While Jin, who had to find his rhythm at 20-something rarely missed a beat (including their first few years debut), some of the earlier performances gave away Jin's nerves, inexperience, and even insecurities.

On several occasions, the idol admitted he struggled to learn the complex dances and had to put in extra effort, either by starting practice earlier or staying behind to go over the choreography, just to keep up with his teammates.

His hard work did not go unnoticed as Jin visibly grew not only in skill but confidence as well with every comeback. In fact, BTS' long-time performance director Son Sungdeuk, named him as the most improved member. 

By "Butter" and "Permission to Dance" era, Jin has been serving his most electrifying and fluid dance performances (on top of his most stable vocals ad charismatic stage presence yet so far) and had pretty much claimed his identity as one of the members of the world's biggest boy band — a persona that was already rightfully his the very moment BTS soared into the global music scene. 


Jin's artistry goes beyond the stage. The singer has also collected several song credits under his belt such as "Boyz with Fun," "Outro: Love is Not Over" from BTS' 2015 album "The Most Beautiful Moment in Life Pt.1," as well as the full-length version of "Love is Not Over," from the 2016 album "The Most Beautiful Moment in Life: Young Forever," and "Stay" from the band's latest album "BE." 

But arguably, the best records he penned are those that prompted conversations surrounding mental health, a topic still considered taboo in many parts of the world. 

In the pensive pieces, Jin peels back his humorous front, as he sings about struggling with self-acceptance and self-doubt in "Awake” and loss in "Tonight. " 

His most raw title to date, however, is his 2020 synth-pop ballad "Abyss," which Jin said he wrote as a coping mechanism when he started feeling unworthy of the success BTS was achieving after reaching the No. 1 spot on the Billboard Hot 100 for their hit singles "Dynamite," "Savage Love (Laxed— Siren Beat)," and "Life Goes On."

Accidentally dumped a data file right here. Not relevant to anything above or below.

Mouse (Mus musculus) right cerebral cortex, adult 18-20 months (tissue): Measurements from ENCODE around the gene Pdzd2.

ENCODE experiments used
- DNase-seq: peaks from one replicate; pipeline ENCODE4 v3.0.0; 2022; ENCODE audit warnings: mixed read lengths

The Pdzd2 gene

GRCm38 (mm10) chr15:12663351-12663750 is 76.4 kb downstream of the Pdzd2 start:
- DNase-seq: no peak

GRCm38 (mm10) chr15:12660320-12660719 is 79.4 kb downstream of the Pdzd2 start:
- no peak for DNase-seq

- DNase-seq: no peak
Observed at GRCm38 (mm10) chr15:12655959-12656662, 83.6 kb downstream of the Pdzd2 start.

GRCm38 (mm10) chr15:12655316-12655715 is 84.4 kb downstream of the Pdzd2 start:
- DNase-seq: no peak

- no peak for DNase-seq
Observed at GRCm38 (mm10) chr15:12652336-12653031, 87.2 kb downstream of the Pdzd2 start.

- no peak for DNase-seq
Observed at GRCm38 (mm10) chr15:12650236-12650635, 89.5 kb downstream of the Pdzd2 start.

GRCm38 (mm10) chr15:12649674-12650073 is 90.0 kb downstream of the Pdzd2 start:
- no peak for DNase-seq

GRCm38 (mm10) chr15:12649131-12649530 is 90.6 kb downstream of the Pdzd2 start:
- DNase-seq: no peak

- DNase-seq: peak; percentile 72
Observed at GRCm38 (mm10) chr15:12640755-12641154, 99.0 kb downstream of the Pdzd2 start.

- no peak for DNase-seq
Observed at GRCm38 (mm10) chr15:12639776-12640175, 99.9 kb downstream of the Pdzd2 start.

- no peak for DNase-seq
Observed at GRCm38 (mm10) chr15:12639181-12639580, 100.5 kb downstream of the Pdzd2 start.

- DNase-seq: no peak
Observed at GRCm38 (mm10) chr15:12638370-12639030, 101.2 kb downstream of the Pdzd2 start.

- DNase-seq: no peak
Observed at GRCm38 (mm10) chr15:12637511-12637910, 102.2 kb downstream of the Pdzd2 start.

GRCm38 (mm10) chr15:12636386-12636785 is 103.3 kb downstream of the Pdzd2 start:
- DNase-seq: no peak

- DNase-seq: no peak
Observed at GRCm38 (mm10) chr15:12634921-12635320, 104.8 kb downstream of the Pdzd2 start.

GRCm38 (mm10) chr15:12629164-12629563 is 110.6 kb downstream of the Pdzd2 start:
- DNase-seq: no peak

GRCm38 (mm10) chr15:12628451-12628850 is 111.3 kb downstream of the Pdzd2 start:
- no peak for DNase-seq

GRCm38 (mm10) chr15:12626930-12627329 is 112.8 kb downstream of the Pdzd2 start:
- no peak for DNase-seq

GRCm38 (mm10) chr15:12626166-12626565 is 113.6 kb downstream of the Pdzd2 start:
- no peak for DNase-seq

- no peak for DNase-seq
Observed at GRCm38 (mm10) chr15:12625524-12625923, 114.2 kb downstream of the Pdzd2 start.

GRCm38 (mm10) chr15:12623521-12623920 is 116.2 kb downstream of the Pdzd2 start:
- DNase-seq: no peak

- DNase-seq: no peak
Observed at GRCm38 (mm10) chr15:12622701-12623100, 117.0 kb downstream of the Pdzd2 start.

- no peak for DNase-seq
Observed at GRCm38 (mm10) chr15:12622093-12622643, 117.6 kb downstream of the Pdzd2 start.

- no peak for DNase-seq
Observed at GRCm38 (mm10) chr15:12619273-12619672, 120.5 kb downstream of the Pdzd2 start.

“I don’t want to share my sad feelings with my fans. Because I only want to show them good things. But it’s different if it’s through music,” Jin began the lengthy letter. 

“I wondered if it’s really okay for me to receive something like that... There are honestly a lot of people who love music more than me and are better at music than me, so is it okay for me to be feeling this happiness and being congratulated like this," he added.

With the help of BTS leader RM and acclaimed South Korean songwriter and producer BUMZU, Jin translated what was weighing him down into a monumental song that actually, despite its verses, contradicts his self-deprecating thoughts. 

"[BUMZU] wanted to help me and told me 'Let’s write about all the anxieties and if it doesn’t end well, we’ll just try again.' With his positive mindset, he helped me become brighter too," Jin confessed. 

He continued: "I was able to put my feelings into this track and share what I wanted to say through “Abyss."

At the same time, the lyrically-vulnerable track Jin bravely wrote himself, served as a polished culmination of his range, power, and technical control, as well as his ability to break language barriers and move listeners.

Although his entry into the world of K-pop can be passed of as a mere stroke of chance, his track record in the last near decade asserts he was undeniably born to be a star. While he had to study most of the mentioned skills, the artistic ethos Jin forged cannot be learned and only invented. 

Jin has come far and will no doubt only continue to grow both as an individual and as a member of the group. Unfortunately, however, he may have to hit pause on his thriving career. 

As Jin turns a year older, his days with RM, Suga, J-Hope, Jimin, V, and Jungkook begin to be numbered. Unless the septet will be granted an exception from military conscription for their exceptional contribution to the rise of the Hallyu wave on the global stage, the "Epiphany" singer will only have about a year left to participate in the band’s activities.

Nevertheless, Jin has proven in the last eight years that in the event he will have to temporarily bid his members farewell in 2022 to serve his country, he will, without a doubt, again catch up when he returns some two years later.